Hope Star from Hope, Arkansas on March 23, 1968 · Page 6
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Hope Star from Hope, Arkansas · Page 6

Hope, Arkansas
Issue Date:
Saturday, March 23, 1968
Page 6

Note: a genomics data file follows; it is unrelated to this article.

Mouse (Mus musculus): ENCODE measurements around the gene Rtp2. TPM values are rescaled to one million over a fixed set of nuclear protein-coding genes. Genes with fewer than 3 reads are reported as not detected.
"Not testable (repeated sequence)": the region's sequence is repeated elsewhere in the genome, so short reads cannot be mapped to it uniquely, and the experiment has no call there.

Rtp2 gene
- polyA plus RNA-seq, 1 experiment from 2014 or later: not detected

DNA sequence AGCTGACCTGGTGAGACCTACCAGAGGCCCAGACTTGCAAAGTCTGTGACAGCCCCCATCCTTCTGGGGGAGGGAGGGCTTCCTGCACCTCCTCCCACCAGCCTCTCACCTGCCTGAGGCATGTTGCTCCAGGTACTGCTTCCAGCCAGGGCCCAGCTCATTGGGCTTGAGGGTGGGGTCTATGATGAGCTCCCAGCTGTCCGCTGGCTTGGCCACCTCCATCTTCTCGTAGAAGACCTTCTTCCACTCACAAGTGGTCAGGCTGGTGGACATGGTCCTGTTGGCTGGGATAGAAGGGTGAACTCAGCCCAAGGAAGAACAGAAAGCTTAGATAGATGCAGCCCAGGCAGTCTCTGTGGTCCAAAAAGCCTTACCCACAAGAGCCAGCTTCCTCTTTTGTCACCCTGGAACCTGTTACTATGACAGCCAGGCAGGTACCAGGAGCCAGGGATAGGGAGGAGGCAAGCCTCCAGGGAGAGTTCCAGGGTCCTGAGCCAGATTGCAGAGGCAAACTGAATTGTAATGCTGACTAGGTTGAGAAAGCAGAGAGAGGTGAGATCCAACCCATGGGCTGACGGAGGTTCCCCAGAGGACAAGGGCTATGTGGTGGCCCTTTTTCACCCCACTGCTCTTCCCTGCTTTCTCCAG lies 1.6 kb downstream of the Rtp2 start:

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The tragedy of Man: He starts off with a Countr» - *»* r'-fc mi with a Government! Our Daily Bread JHe*d Thift by Th« tdrtor Afit. H. Wtthtoffl With Other Idlter* Room for Eve S ome 250 scientists confer* tog in New Orleanson ma*- ned missions to the planets heard an expert advise (hero to send women along, Lawrence E, Jenkins, an aero* space engineer, said he was not talking as much about sex as the emotional stability that women can provide. He said he was surprised, and so are we, that there has been no study of possible mixed crews. After all, every other vehicle devised by man has had a place tor woman— the surrey with the fringe on top, the bicycle built tor two, the merry Oldsmoblle— and there's no reason to suppose that a spacecraft wouldn't offer at least a backseat, • The Nor* tolk (Va.) Virginian-Pilot With French Fries On The Side By and large, the American people have the money to eat well. Instead, they eat richly. The awful truth struck home the other day when, In the adjoining booth, we saw a man lunching contentedly on a bowl of chili, a bottle of orange pop and a slab of coconut cream pie. In the booth beyond his, a professional dietitian, with her degree in home economics, had fainted dead away. Generations of her kind have labored to teach the affluent society the benefits of a balanced, vitamized, mineral-laden diet: Calcium for bones, protein tor sinew, crusts tor curly hair and a capsuled supplement for sparkling eyes and winning personality. How much they have failed Is spelled out in a report from the Secretary of Agriculture, Who notes sorrowfully that the American people are eating worse than they did when they were poor. It fs" all part -ol "a plot by the Department of Agriculture to convert a race of carnivores with sweet teeth to the joys of carrots, raw cabbage, fresh fruit and skimmed milk, the whole garnished with parsley. It is doomed to failure. Eating as one pleases is about the only freedom left, and it Is not astonishing that nearly everyone is overdoing "It- Charleston (W. Va.) Dally Mail Car Seemed to Test Out Well TROY, N.Y. (AP) - Take a test drive and see how you like It, Arthur H, Hoffman told a prospective buyer at his used car lot. The customer did, and never returned, Sexual Honesty .Group Planned BOULDER, Colo, (AP) - Fifty students at the University of Colorado met Monday night to organize a "League for Sexual Honesty." The announced purpose of the organization is to protest "outmoded sex laws." Forty-two men and eight girls attended, Barbershops Lose Business CAMBRIDGE, Mass. (AP) Barbershops in and around Har» vard Square report business losses of 20 to 60 per cent because so many students wear Jong hair, according to a survey by the Harvard Crimson, the university's daily newspaper. tongues Make the Music : IOWA CITY, towa (AP) The tongue's the key to sweet notes on a horn, but musicians always have been dose-mouth aix>ut bow it's done. Alter ajl, you can't play wind instrument with your jnputh open. Then the University of Iowa 4eve}oped a plan to cfert tongue movements on X-ray giro during an actual performance, figuring this might disclose the positions essential to virtuosity. A|ter 4?4 charts and graphs were compiled W$ analyzed, the researchers coneliiied: "A Jew fojjgjes w&& one wa while tjie pijority went the other—and the minority tongues ife fioajftnjf {ausjc just aj Printed by Offset City Subsefibff*: ff fro ftjf to ftc*l»t ye\if S*irpl**iiptoti * Saturday tefefi of bV $ p.ifti Md i dff tef wffi d«ttf«f jetir VOL 89-He. 137 ~ Sfarof Hope, 1899, Press 1&27 Coasolldated January 18, 1929 HOPE, ARKANSAS, SATURDAY, MARCH 23,1968 Member: Associated Press A Audit Bureau of Circulation* Ay, Net Circulation 6 mos. ending Sept, 30, 1967 -3.218 PRICE W Army THIGH-HIGH WATER threatens to put this Indonesian street peddler out of business as he gets caught in the middle of a flash flood Id Djakarta. Flood, caused by a sudden downpour, also created traffic chaos in the capital city. HORSE SENSE should tell Frigid Brigid to shy away from the furry creature sniffing at her hoof. Perhaps she knows the skunk is a deodorized pet at the Valley Hunt Club, Bradford, Pa., where photo was taken by W. Forres Stewart. Rules Religion Air Filled with Grounds to " yili9 Bll-bber Oppose Draft LITTLE ROCK (A P>-Roger D. Carson, 20, of Jonesboro, can legally refuse to be Inducted Into military service because the Selective Service Act exempts ''persons who are conscientiously opposed to military service on any sincere rellgous grounds. Federal Judge John E, Miller ol Fort Smith handed down the ruling in Carson's case Wednesday, Carson reported to the induction station at Little Rock July 12, 1967 but refused to step across the line to signify that he had been idducted, Carson says he is opposed to medical treatment, including shots and vaccinations, because of sincere religious beliefs, Carson refused to be inducted because he would be subjected to shots and vaccinations. Miller found Carson not guilty o| refusing to submit to indue, tion, He said Carson should have been allowed to perform two years o| civilian work in lieu of military service. Miller said the question "is not whether Congress can constitutionally subject the defend, ant to immunization, but whether to do so would be to dis- eliminate against his religion in view of other congressional action or faction." Flndi Tomb off Carved lade PELJ2I, British Honduras (AP) ?~ A Royal Ontario Mijseum, expedition in British Honduras has discovered a tomb containing what was described as the largest carved jade object ever found in the ifeya irea ol Central America. The object, a carved head weighteg about 9 pounds, was |oufl4 at Aitufl Ha, | ceremonial center 30 miles flprth of Belize, FT. ROSS, Calif. (AP) - A 40-foot-long eight-ton whale was scattered in bits over a hall square-mile of seashore and countryside. The harpooned whale washed up on the northern California beach near a resort last Friday, and on Sunday 135 pounds of dynamite were planted in the decomposing mammal. Flying blubber filled the air. A 300-pound chunk landed on fashionable Timber Cove Lodge. A 10-foot tall section was all that remained on the beach, Humphrey Tells of Review of War Polity PITTSBURGH, Pa. (AP) Vice President Hubert H. Humphrey says the Johnson admin* istration has undertaken In recent days "an intensive review" to find "some better or more effective way to peace" in Vietnam. Humphrey did not elaborate, His speech was prepared for delivery today at a Democratic regional conference, After brie! mention ol the re« view he added "there can be no true and lasting peace in Viet* nam, or Southeast Asia, until militant and powerful Comma* nist forces are convinced that aggression will not pay^and that they must turn to honest negotiation.*' Humphrey criticized Republi* can presidential candidate Rich* ard M. Nixon, without mention* ing his name, lor what he called "cynical partisanship'* in say* ing he has a peace plan but "can't unveil it until next year,** Apparently alluding to Sens, Robert F. Kennedy a%d Eugene J. McCarthy^ who seek the Democratic presidential norni? nation 4 Humphrey said others "feel that more could somehow be done to bring peace today," Cheers, Jeers Greet Two Speakers By ftOBERT 0*MEARA Associated Press Writer MILWAUKEE, Wis. (AP) Sen. Eugene J. McCarthy and Secretary of Agriculture Orville Freeman both addressed students audiences in Wisconsin Thursday. McCarthy drew cheers. Freeman, campaigning on behalf of President Johnson, heard hisses. Freeman cut short a prepared speech on U.S. achievements In food production and distribution when he was unable to make himself heard above the hisses from a University of Wisconsin audience in Madison, / McCarthy, a Democratic presidential candidate, emphasized a youth and student theme in an appearance at ;Marquet University in Milwaukee where he was greeted with a handclapping, standing ovation and 'chants of "We Want Gene!" Freeman halted his speech after telling an overflow crowd of some 700 persons It was "too much of a burden to attempt to speak over the bedlam" created by antiwar students. Many shouted "napalm" and "atrocities" during the talk. Before Freeman left the stage, one coed stood up and told him: "I'm extremely embarrassed for my university and I'd like to apologize." About hall the students stood and applauded her remark. The former Minnesota governor was booed from the time he entered the auditorium. A number of students carried placards calling for the election of McCarthy who is ODDosioe Johnson in Wisconsin's April 2 primary. "Is it right," Freeman asked, "that you people who are hollering at me are all supporters of Sen. McCarthy?' The question was met with jeers. Earlier in the day McCarthy claimed that the rise in milk support payments to 90 per cent ol,parity "is the first tangible benefit to the people of Wisconsin" of his candidacy lor the Democratic nomination, Freeman announced the increase Wednesday while campaigning lor Johnson. His tour ol the state was to be followed with Vice President Hubert H. Humphrey's arrival in Milwaukee tonight and with a visit next week by Robert Weaver, secretary ol housing and urban development. Lucky to Get That Coin Back Westmoreland Named Chief of Staff By FRED S, HOFFMAN AP Military Writer WASHINGTON (AP) - President Johnson's decision to bring Gen. William C, Westmoreland back from Vietnam and make him Army chief of staff Is ear* tain to be Interpreted by some as disenchantment with Westmoreland's conduct of the war. Westmoreland's reaction heightened the impression of a rebuff. "I regret to leave this war- torn land before the battle Is over and before peace Is restored," the four«tar general said in Saigon after teaming the news by telephone. Westmoreland said he got the word from Gen, Earle G. Wheeler, chairman of the Joint Chiefs of Stalf— not from Johnson, who has been considering Westmoreland's bid for up to about 200,000 more troops. The President's action, an. nounced abruptly Friday evening, deferred selection of a successor. This raised speculation Johnson might pass over Gen. Crelghton Abrams, Westmoreland's deputy, in favor of a new face with a new strategy, Westmoreland, who will replace re'lrlu,, " »T-:j K. Johnson a.o A nay chief In the Pentagon on July 2, said "I would hope" Abrams succeeds him as Vietnam war leader. "I have absolute confidence in the ability and leadership ol Gen. Abrams," Westmoreland said. Pentagon officials said it was common knowledge in defense quarters for the past year that Westmoreland would leave Vietnam this summer alter nearly lour years in the demanding ''' iMiimiifiriiuin -" ••"••"-Youth Should Be Told Early Importance of Good Personal Credit Friends of Westmoreland, seeking to counter any impression he is being sacked, argued the Job of Army chief of staff can hardly be rated a demotion. They noted that as Army boss Westmoreland will be on the Joint Chiefs of Stalf and will have a major voice in formulating future Vietnam military policy. Disorders Report Is Best Seller By AUSTIN SCOTT Assoilated Press Writer NEW YORK (AP) - Only two weeks old, the paperback edition of the report of the President's Commission on Civil Disorders is already soaring toward million-seller status. And It's sparking a number of projects among businessmen, in churches, and in poor communities. A spokesman for Bantam Books said Thursday the publishing house has just ordered 70,000 more copies printed, bringing the total to 810,000. The 730-page, $1.25 edition sold By MARY ANITA LASETER Star Featare Writer How do you fata, credit-wise? that is another way of asking; "How Is your financial reputation?" You had better hop* for and work toward establishing a good credit rating. Why? The sensible use of credit has never been less understood or more abused than it is today. The only way to correct this situation is to teach our citizens— PARTiCULARLY OUR YOUNG PEOPLE-the meaning and Importance of sound individual ere* dlt and what It can do both to help and to hinder them. Debt, once looked upon as a personal tragedy, is now an accepted way of life, and to an extent, the growth of personal credit has been responsible for the steady Increase in our standard of living. Serious problems arise, however, when this credit is mis* used. It is a sad fact that as our credit economy expands, so too, do its abuses by people who don't understand the Importance of protecting their personal credit. What principles should form the foundation of a sound approach to family credit? W. D. Conel, General Manager, Los Angeles, Retail Mat-chants Credit Association, in 1901 gave the following suggestions which are equally sound today. 1. Establish your family- credit program with a secured credit risk-that Is, an obligation involving a piece of merchandise which the seller can reclaim if you default (e.g., a television set or automobile). 2, Build your credit by using it Judiciously—by saving enough for a reasonable down payment tor growing range of products or services; then meeting every payment deadline unfailingly. 3. On any credit purchase, pay down as much as possible and pay it off In as short a time as possible. The least expensive means of obtaining a line of credit is through charge accounts in your local stores. 4, Be conservative in the use of credit. NEVER OVEROBLI- GATE YOURSELF. Be sure you have a margin of Income over and above your normal living expenses and present credit obligations. NEVER tie up your entire income on time payments. When you do, a few days layoff or an emergency in the family can be catastrophic. What about an emergency? Nearly everyone experiences such an event at some time, II you SHOULD get into credit diffi- cultles and are completely unable to meet your obligations, you are advised to go directly to your creditors, tell them you situation frankly, and try to work out some means of repayment possible within your present straitened circumstances. Most creditors will lean over backward to help you work out a solution. How is a good credit rating established? Credit men will take a detailed look at you from three 300,000 copies in its first three Different perspectives: SANTA MONICA, Calil. w Ever put too much money in a parking meter or put in change and had nothing happen? Then you'll appreciate the plight o| John Cayton, 13. John took a penny from his mother to put in the meter in front ol a coin shop where he was going to let an expert look at his prize 1879 Arrows-type dime, Yoy guessed it. Subsequently, for the first time in memory of Santa Monica meter collectors, a patron actually demanded his money back. The request filtered up Wejtjnesday to city Treasurer Kay Watanabe and was granted. The youth, elated at the recovery and ajso tardy for school, rushed of* with the dime f'fhops has instructed its Social « which fte coin expert said in Act °fl foment to dra|t a '** ^ ^ WKKySr' 111 '* days, leading some outlets to call it "the fastest seller since Valley ol theDolls," Bantam said an enormous range ol organizations, public and private, have placed bulk orders lor use In a variety ol projects. At an emergency meeting ol the Priest's Senate ol the Brooklyn, N.Y., Roman Catholic Diocese last week, members present approved a resolution asking Archbishop Bryan J. McEntegart to buy SO, 000 copies and, distribute them throughout toe diocese in schools, churches anrl Catholic organizations, "Wherever you are, it's constantly talked about," said James Hepburn, an 18-year-ok} Negro senior in a Brooklyn pub, Uc high school. "Qujte a lew of the kids haven't rea<J it, but they're all looking forward to it." Hepburn's economics and psychology teachers assigned the book as source material for class discussions on whether teen-agers are more prejujljcecl now tnJin before the riots. Detroit Catholic Archbishop Joan F. Dearden sakj last week the National Council ol Catholic Do you have a good paying re- Death Was Due to Money VANCOUVER, B.C. (AP) Blackie the seal, a children's favorite at Vancouver's Stanley Park Zoo, died last weekend. An autopsy showed 120 pennies, 10 nickels, 12 dimes and six quarters in her stomach. That Female Is Powerful MADCSON, Wis. (AP) - The pesty sswfly may be about to be done in by the female of the species. Researchers at the University ol Wisconsin discovered a chemical which attracts male saw- flies to females. They hope to take the potent material and use it to gather the males so they can be destroyed. The chemical, produced by virgin female sawflies, is so powerful that on* ten-thousandth ol a microgram can Interest thousands ol male saw- flies. The scientists, H. C. Coppel and Fuwlo Matsumura ol the College ol Agriculture, nope to gather the chemical by blowing air over females into a system ol tubes. cord? If you pay consistently on time, you'll show up satisfactorily here. Are you stable? Individual stability usually indicates a good credit risk, For this reason, people who don't move frequently, who own thfllr home (providing they have some real equity in It), who art married (and have children) are the least likely to leave merchants hold' ing unpaid bills. Do you have a verifiable and substantial employment record? If you are employed by a wild company and making a reasonable wage, your credit potential rises. Credit Is a precious and highly useful asset in family living. It should bo treated this way— and not casually destroyed out of greed or ignorance. Now Nixon Turns fo Winning By THE ASSOCIATED PRESS Months sooner than he had figured, Richard M. Nixon is starting to make the switch from jockeying for the Republican nomination to the much bigger goal of winning the presidency. Gov. Nelson A, Rockefeller's announced Thursday removing himself from consideration for the nomination left Nixon without a serious rival. He immediately began revising his political timetable and said visits to a number of states „ that had to take low priority while ho was still seriously challenged l«r primari&J will be possible much sooner. Does this mean ho is starting now his campaign for the Nov. 7 election, he was asked, "Yes," Nixon said in an interview in Milwaukee Thursday night. The GOP and tho press wore primed Thursday to hear Rockefeller announce he had finally heard the call and was going to shoot for tho GOP nomination. They were stunned to hear him say Just the opposite. He summed It up in his first sentence: "I have decided today to reiterate unequivocally that I am not a candidate campaigning, directly or Indirectly, for the presidency of the United States." Lest anyone looked for bidden meanings, ho warned, "1 moon, and I shall abide by, precisely what I say." While emphasizing that he will not take tho nomination for granted, Nixon said the Rockefeller withdrawal means there will bo major changes In where he goes and whom he sees. In the next two months, Nixon said, he will try to confer with each of the 26 Repuboican governors—including Rockefeller— and "as many senators and congressmen and other party leaders as I can." Also campaigning in Wisconsin Thursday Democratic contender Eugene J. McCarthy made a bid for Republican sup* port. There is little difference between the thinking of Nixon and President Johnson on the matter ol war policy, the Minnesota senator said. "The withdrawal ol Gov. Rockefeller from the contest for the Republican nomination leaves Wisconsin Republicans with only one alternative to the present policies ol mounting conflict In Vietnam," he said. "Only by asking for a billot in the Democratic primary and voting for my candidacy can they give the American people an alternative choice in November." McCarthy planned $ short foray to Detroit today, then expected to resume campaigning in Milwaukee. Nad to Come Cut With Banff SA.NTA FE, N.M. (AP) - fo an elfort to air controversial issues, a group ol students at Santa Fe Mil High School have founded 4, newspaper they call "Bang." GAS student said, "It had to come out with a bang, we decided, so that was Us name," Memphis Is Buried in Heavy Snow MEMPHIS, Tenru (Ap) - A record spring snowfall of up to 16 inches covered the centra) South Friday, stranding motorists, causing deaths are! closing businesses. Th« Tennessee Highway Pa* trol said wrecker crews worked overnight to assist stranded mo- torlflts in northern, middle and west Tennessee. Numerous rouas w«re impassable. Tho 0J, .Weather Bureau blamtd the Unusually h«avy ac- cumuta(i6ns on the slow eastward ittfirvcrnent of th* storm, which began In this Area early Friday, The forecaster s&fa cold tern- pfirahirtus m«t "what would normally b« heavy rain," Particularly hard hit were west and middle Terinwwee, western Kentucky and northern Mississippi. In all, 15 state* from Louisiana to Michigan wore affected. The total snowfall here was 18.1 Inchon, second heaviest since weather records began nearly 100 years ago. The St. Patrick's Day snow of 1892 totaled 18 Inches. Elsewhere, there w«r» 13 Inches at Louisville, Ky.; 12 inches at Ctarksdalo and Oxford, Miss.; 13 niches at Dy«rs- burg and Jackson, Tonn.; 12 inches at Hopklnsvllio, Ky,; and 8 inches at Nashville. Five deaths in Kentucky and throe In Tennessee were attributed to slippery road conditions. At Dyersburg, the roof of a furniture warehouse collapsed under the weight of snow, and police here reported that roofs of several carports and garages felt. Moat d o w n't tf^rti Mftntpftta-'*• stores closed Friday and suburban businesses shut their doors early because ol a lack of customers. Some plants hatted manufacturing operations and absenteeism was high at other Industries. As the storm moved eastward Friday, the temperature dropped 26 degrees In an hour at Knoxvllle, Tenn.—from 72 at 3 p.m. to46at4p.m. Travelers warnings also were issued for northern Alabama were the snowfall amounted to as much as four Inches. Thorn wore no significant accumulations south of Birmingham. Strong winds and IhuodC'C- . storms swept most ol Georgia and southern Alabama, downing power lines, damaging roofs and smashing windows in many areas. One person was Injured when his house trailer wus blown oil Its foundation in Buchanan, Ga, \ The massive storm dumped heavy snow across western Ohio late Friday and was centered In lower Michigan early today. The storm's influence was felt ail the way to the Eastern Seaboard and up and down the coast in th<; form of freezing rain, thunderstorms, fog and drizzle. East of the bolt ol snow and ice, thunderstorms rumbled through the night from Florida to the Carolinas. Fog a«J drizzle were widespread northwead into New England. Wintry temperatures stung the plains, ranging down to 9 above z«ro at North Platte, Neb., before dawn. Clear skies covered much of the western hall of the country, hnw«m. Incident of Pueblo Has Simmered By LEWIS GUWCK Associated Press WrHar WASHINGTON (AP) « Two months alter North Korea's Jaa, 23 seizure of the tf.S, (atel» ligence ship Pueblo, the brink* of»*ar fever It generated has simmered down to a lingering diplomatic crisis,, American officials, who chose diplomacy Instead o| |prce, say tney foresee no release of the vessel and ner 82 surviving crewmen any time soon, While two U.S, aircralt car, riers sUu«l by well o|f th§ reaa coast in (be Se» ol J the afttagofllsts OQW parry torougii sppkesmjg Ln talks §|